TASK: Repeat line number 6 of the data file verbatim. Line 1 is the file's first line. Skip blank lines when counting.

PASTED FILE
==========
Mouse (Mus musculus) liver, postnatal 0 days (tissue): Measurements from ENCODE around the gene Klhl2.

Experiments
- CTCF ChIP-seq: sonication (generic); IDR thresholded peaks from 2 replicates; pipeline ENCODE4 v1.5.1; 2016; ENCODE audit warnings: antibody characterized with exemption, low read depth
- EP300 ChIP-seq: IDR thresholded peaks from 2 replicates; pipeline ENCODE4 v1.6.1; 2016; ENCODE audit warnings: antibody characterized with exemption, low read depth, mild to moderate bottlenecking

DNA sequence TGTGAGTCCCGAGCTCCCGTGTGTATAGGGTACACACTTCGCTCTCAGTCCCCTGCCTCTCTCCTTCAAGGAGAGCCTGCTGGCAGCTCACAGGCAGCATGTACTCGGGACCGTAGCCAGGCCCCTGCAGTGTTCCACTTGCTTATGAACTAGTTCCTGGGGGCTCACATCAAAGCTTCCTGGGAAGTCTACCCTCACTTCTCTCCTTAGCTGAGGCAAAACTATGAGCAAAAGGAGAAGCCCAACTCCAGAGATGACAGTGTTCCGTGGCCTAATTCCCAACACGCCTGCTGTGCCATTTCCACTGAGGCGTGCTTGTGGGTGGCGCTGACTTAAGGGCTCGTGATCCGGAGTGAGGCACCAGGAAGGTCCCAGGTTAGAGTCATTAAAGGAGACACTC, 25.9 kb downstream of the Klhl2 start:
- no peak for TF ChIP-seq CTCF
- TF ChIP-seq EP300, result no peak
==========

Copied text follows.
- no peak for TF ChIP-seq CTCF